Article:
Skills for Care, which supports the adult social care sector, estimates that the sector will need almost half a million more workers over the next 10 years to meet demand. If people over 55 choose to retire, an additional 430,000 people could be lost over the same period. In January, despite the shortage of doctors, universities were instructed to limit the number of medical places to reduce the costs of medical training, or face heavy fines.
The result, contrary to the perception that we are passive hosts of immigrants, is a recruitment campaign from abroad so voracious that it has reached what the World Health Organization describes as “countries of the red list”, which already have weak health infrastructures which would be further compromised by emigration. According to Nursing Times, three of the top seven countries where the UK employs nurses are on this red list, reducing their ability to heal and care for their own staff. Among doctors recruited in 2021, 81% came from a red list country. The favorable winds for austerity are global.
And these recruits are made to fight fire, not thrive. They bear not only the burden of an overburdened care and health sector, but also high relocation costs and punitive employment conditions that keep them in a kind of slavery. In some cases, they are stuck in five-year contracts and if they want to leave, they have to pay thousands of euros in exit fees which would cover the recruiters’ initial expenses. There is something particularly macabre about passing on training costs to foreign health professionals and their governments, poaching these recruits, and then trying to ensure that they do not have the freedom to change jobs. employment if conditions are bad. In other cases, salaries were lower than promised and work did not start for long periods due to bureaucratic delays in an operating fault and incompetence that involves recruitment agencies, large service providers private care and a slow Home Office.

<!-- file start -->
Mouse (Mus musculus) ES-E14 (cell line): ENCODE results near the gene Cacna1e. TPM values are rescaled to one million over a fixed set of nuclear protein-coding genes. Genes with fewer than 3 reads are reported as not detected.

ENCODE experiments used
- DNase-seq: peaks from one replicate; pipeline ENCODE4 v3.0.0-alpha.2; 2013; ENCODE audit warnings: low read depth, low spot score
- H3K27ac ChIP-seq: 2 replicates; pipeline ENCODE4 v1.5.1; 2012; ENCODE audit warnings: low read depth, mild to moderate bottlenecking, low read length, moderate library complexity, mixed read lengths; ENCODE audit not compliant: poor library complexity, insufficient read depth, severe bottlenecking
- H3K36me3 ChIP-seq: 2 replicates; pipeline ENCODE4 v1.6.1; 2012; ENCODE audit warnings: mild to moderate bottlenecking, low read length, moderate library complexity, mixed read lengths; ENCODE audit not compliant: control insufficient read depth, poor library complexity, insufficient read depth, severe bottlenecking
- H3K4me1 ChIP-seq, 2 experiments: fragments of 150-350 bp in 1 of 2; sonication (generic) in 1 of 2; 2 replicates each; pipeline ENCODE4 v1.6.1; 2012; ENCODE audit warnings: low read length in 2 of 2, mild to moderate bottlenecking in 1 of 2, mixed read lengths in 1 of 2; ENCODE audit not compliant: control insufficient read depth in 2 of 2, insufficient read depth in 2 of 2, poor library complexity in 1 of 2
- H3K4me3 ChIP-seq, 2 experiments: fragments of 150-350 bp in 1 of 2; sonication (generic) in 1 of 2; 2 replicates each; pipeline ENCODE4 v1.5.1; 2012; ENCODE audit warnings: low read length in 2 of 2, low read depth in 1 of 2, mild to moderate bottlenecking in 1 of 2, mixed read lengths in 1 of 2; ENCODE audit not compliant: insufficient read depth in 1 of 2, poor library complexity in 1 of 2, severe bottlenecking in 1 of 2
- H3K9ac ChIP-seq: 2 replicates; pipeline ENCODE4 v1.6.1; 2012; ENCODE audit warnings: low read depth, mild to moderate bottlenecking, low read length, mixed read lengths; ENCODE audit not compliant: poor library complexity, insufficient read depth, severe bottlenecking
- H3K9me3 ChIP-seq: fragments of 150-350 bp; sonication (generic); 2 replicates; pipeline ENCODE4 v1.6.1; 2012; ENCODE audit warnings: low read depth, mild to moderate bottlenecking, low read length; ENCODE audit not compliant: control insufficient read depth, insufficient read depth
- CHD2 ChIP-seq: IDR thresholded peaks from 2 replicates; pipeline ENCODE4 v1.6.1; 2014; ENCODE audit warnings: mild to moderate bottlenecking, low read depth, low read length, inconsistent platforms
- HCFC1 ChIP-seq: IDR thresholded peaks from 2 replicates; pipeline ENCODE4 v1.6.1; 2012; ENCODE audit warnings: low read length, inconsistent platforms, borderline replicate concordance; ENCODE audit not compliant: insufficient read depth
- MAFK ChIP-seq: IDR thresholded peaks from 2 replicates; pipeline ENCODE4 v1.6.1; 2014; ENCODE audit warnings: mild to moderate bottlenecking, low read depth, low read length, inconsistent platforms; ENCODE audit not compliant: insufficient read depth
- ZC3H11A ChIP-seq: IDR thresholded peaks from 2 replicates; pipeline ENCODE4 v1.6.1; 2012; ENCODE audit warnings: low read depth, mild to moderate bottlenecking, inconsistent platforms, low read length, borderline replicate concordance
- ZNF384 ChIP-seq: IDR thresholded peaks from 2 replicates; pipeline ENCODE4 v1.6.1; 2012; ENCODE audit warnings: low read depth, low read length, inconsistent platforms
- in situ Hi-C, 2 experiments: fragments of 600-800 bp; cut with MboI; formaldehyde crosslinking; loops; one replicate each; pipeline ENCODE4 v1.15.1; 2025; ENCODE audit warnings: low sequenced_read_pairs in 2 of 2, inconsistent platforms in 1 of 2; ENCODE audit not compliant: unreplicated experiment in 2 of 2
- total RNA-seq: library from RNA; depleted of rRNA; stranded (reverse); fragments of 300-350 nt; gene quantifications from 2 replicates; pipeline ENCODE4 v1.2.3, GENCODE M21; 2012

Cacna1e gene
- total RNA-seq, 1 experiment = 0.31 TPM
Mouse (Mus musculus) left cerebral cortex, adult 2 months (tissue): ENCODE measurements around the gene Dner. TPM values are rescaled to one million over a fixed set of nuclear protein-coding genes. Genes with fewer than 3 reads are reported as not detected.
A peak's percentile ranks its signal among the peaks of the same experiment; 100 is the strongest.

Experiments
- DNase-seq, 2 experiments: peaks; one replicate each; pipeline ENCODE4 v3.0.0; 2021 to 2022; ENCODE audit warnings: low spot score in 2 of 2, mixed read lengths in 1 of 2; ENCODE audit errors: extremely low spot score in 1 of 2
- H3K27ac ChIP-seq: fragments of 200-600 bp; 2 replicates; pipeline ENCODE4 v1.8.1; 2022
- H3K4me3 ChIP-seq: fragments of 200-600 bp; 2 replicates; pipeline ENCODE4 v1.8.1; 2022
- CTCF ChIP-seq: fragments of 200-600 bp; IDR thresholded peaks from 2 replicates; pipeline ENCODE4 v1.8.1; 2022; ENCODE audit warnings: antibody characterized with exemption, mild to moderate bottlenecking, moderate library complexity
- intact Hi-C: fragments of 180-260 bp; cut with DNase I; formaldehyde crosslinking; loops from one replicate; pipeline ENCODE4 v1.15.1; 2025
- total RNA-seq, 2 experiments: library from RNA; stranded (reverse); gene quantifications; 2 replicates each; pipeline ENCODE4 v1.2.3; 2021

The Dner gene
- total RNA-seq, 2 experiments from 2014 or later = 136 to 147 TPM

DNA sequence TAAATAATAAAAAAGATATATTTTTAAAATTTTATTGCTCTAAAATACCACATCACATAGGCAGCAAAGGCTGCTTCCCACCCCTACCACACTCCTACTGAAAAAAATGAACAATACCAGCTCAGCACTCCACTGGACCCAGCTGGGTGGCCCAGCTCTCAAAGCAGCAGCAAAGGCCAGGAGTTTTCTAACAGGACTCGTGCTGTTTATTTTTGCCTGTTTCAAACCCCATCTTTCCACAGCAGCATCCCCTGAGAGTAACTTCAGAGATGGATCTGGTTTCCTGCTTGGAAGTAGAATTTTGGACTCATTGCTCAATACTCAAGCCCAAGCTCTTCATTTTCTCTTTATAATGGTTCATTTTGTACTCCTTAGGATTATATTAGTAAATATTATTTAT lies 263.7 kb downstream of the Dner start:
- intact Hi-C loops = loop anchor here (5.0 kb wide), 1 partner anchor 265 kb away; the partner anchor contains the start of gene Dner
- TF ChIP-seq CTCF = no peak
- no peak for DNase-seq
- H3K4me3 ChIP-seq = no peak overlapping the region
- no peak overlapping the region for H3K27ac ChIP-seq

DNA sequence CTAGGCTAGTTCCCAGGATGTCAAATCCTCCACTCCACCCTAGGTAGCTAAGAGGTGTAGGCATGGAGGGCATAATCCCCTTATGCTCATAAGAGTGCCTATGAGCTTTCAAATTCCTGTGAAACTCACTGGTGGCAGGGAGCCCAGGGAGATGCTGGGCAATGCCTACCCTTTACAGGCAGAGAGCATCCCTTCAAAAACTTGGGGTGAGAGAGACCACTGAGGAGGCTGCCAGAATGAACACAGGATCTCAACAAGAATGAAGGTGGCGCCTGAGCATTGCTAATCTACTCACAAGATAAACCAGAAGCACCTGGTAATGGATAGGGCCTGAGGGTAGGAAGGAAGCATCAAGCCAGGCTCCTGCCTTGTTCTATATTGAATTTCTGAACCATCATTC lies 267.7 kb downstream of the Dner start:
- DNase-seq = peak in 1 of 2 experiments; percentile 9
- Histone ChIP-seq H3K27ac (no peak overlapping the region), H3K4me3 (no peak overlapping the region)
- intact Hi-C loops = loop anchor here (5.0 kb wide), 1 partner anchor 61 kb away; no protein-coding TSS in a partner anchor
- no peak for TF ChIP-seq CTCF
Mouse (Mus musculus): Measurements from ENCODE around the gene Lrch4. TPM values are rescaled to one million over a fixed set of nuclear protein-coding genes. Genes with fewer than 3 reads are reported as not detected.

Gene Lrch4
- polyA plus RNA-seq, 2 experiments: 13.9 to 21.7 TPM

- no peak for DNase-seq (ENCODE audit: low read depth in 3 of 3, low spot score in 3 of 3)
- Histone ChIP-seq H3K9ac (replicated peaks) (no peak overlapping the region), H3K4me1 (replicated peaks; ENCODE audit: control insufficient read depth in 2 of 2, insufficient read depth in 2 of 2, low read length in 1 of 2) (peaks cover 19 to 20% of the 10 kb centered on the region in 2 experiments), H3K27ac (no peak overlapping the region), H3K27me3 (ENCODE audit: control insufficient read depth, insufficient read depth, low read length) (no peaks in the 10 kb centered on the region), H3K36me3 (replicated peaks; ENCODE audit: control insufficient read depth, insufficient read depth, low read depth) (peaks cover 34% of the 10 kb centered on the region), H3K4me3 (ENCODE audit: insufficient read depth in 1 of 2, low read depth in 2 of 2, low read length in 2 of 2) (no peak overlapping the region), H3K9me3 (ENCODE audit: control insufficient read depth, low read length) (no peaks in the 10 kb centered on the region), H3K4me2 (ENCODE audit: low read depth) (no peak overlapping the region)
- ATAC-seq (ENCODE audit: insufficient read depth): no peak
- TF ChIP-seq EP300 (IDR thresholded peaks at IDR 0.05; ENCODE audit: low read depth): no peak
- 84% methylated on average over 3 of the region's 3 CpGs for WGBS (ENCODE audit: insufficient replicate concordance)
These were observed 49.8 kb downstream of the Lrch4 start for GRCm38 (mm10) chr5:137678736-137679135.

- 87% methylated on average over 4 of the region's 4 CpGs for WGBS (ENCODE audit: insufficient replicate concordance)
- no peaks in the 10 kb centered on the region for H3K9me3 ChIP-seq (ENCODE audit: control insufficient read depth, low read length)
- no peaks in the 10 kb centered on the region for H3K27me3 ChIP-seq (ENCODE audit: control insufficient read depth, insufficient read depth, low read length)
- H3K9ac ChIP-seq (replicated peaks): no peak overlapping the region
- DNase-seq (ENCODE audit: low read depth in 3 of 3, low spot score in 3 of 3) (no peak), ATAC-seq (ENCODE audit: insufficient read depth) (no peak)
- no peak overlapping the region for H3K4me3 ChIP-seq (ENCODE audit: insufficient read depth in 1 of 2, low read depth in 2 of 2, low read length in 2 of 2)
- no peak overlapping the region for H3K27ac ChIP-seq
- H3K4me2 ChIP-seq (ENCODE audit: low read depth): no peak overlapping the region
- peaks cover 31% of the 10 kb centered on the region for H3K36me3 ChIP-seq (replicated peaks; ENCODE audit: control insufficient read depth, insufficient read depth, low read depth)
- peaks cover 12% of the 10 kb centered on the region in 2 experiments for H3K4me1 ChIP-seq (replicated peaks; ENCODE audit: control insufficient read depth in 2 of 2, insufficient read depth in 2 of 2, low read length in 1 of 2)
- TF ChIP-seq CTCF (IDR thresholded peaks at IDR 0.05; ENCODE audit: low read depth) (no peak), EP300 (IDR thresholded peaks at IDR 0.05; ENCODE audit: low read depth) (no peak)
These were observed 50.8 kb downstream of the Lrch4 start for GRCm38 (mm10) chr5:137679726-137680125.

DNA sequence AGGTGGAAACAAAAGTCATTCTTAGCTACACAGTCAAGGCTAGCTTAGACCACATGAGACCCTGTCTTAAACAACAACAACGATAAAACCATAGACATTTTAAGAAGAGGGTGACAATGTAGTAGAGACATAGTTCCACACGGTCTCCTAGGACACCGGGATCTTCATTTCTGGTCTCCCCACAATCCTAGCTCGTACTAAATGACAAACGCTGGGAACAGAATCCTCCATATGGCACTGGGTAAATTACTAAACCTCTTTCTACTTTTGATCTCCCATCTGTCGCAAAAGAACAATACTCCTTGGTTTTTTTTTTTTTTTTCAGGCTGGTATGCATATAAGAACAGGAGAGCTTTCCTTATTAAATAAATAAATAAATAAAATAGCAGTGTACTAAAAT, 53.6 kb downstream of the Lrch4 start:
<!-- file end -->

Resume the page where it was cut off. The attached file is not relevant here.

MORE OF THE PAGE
Behind the rumors about the “record numbers” there are many such stories: of people in shortage occupations at all levels, having to pay national insurance contributions as well as a high immigration surcharge in taxes annual health savings and save for the high cost of health. each residence authorization stamp. Who cannot negotiate better wages, hours or conditions under employer sponsorship agreements that leave them with little bargaining power. Who hold out hope, at the end of each month, that the numbers and emotional tithes of leaving home will one day add up.
These record figures do not reflect a country incapable of controlling its borders, but a country which has implemented a two-speed employment policy. A country which refuses to invest in training and studies and which rejects the resulting moral indignation on those who are called upon to fill these gaps. All the while refusing to recognize that demographics mean that immigrants will always be essential and therefore must be treated not as precarious workers bussed in, but with humanity, welcome and dignity. It really is the sum of everything. But that doesn’t make a good title, does it?